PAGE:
Student Responses - January 26, 2017

3 Ways to encourage responses from students

One of the big ideas of delivery instruction is to elicit frequent responses. An Opportunity to Respond (OTR) is an instructional question, statement, or gesture made by the teacher seeking an academic response from students (Sprick, Knight, Reinke, & McKale, 2006). As teachers, we often ask ourselves: How do we get students to share or opportunities to respond (OTR) in the classroom? Anita Archer, teacher, consultant, and co-author of Explicit Instruction: Effective and Efficient Teaching identifies 3 responses in which all students can respond.

Verbal Responses. Having students verbally give answers. Examples of how this could be done are: choral, partners, teams/groups, echo (repeat what is said by the teacher), or through a discussion.

Written Responses. Having students write down their answers. Examples of these could be done by: using whiteboards, an exit ticket, a graphic organizer, students writing a blog, or a vocabulary log.

Action Responses. Having students respond using action. Examples of these could be: response cards (yes or no)/response sheets such as clickers, Plickers (a simple tool to assess students without the need for student devices), hand signals such as “Fist to 5,” or acting out/simulations.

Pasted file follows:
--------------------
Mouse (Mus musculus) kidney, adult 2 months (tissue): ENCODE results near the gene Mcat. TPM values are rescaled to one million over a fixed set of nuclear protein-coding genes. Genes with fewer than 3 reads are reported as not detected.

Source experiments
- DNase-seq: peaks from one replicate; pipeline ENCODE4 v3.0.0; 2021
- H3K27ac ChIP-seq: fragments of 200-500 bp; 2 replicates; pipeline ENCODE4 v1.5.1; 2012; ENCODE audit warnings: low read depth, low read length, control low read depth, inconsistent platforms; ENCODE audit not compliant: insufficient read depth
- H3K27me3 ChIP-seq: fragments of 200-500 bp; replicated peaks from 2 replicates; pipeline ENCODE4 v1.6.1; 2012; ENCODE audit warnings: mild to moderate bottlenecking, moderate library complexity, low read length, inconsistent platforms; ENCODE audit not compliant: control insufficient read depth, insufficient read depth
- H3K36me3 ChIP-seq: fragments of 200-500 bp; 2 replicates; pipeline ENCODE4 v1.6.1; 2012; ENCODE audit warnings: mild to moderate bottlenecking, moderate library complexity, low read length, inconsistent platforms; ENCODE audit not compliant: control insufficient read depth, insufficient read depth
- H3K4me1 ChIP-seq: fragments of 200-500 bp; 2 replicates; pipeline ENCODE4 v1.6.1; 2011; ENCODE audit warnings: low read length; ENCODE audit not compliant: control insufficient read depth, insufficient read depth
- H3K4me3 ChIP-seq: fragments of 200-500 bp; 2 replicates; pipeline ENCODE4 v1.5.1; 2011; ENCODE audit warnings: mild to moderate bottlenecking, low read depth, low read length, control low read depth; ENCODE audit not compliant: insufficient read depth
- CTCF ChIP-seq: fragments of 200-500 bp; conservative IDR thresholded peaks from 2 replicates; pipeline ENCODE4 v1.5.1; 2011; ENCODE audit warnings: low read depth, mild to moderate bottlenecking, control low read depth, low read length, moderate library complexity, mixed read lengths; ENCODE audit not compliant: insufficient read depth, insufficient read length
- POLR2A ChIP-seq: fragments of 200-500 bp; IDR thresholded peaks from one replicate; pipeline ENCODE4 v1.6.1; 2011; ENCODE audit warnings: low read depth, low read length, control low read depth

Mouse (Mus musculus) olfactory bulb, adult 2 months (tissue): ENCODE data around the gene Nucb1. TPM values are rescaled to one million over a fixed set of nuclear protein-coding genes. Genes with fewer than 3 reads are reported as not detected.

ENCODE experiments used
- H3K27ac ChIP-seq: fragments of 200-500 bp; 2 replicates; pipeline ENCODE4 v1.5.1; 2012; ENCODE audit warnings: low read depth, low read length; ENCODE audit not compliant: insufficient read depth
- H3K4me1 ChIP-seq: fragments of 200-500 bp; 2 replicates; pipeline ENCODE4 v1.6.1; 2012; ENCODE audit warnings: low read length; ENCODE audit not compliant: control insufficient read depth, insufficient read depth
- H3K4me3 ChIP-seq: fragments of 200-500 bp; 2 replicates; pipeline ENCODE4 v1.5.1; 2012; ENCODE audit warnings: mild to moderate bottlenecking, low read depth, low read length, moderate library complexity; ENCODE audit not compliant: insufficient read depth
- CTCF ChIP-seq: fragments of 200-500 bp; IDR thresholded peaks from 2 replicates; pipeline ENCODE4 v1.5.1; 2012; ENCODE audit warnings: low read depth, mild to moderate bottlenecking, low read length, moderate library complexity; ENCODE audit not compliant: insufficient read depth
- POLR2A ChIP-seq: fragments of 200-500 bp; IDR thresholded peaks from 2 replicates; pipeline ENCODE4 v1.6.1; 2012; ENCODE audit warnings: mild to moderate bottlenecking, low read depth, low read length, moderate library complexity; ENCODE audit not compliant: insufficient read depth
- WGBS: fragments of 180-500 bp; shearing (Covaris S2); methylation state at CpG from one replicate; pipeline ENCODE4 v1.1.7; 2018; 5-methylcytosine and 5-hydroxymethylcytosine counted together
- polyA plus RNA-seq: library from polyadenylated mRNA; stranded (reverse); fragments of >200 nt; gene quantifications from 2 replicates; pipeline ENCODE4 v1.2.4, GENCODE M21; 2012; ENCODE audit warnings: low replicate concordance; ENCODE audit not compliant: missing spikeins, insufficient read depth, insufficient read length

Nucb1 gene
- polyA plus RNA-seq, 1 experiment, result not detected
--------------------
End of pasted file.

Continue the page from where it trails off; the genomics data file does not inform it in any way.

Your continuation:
TResearch shows that when students are given multiple opportunities to respond, the following may occur:

  • Decrease in disruptive behavior
  • Increase in on-task behavior
  • Increase in number of correct responses
  • Limits student time of engaging in inappropriate behavior
  • Increase in rates of positive, specific feedback

Adapted from: Virginia Department of Education, (2011); MO SW-PBS (2008).

Identify opportunities within your lesson plans to increase opportunities for students to respond and replace single student responding through hand-raising with multiple students responding through some of the strategies noted above. Anita sums it up with: Teach with Passion, Manage with Compassion. How well you teach=How well they learn.

Additional resources are available at: www.explicitinstruction.org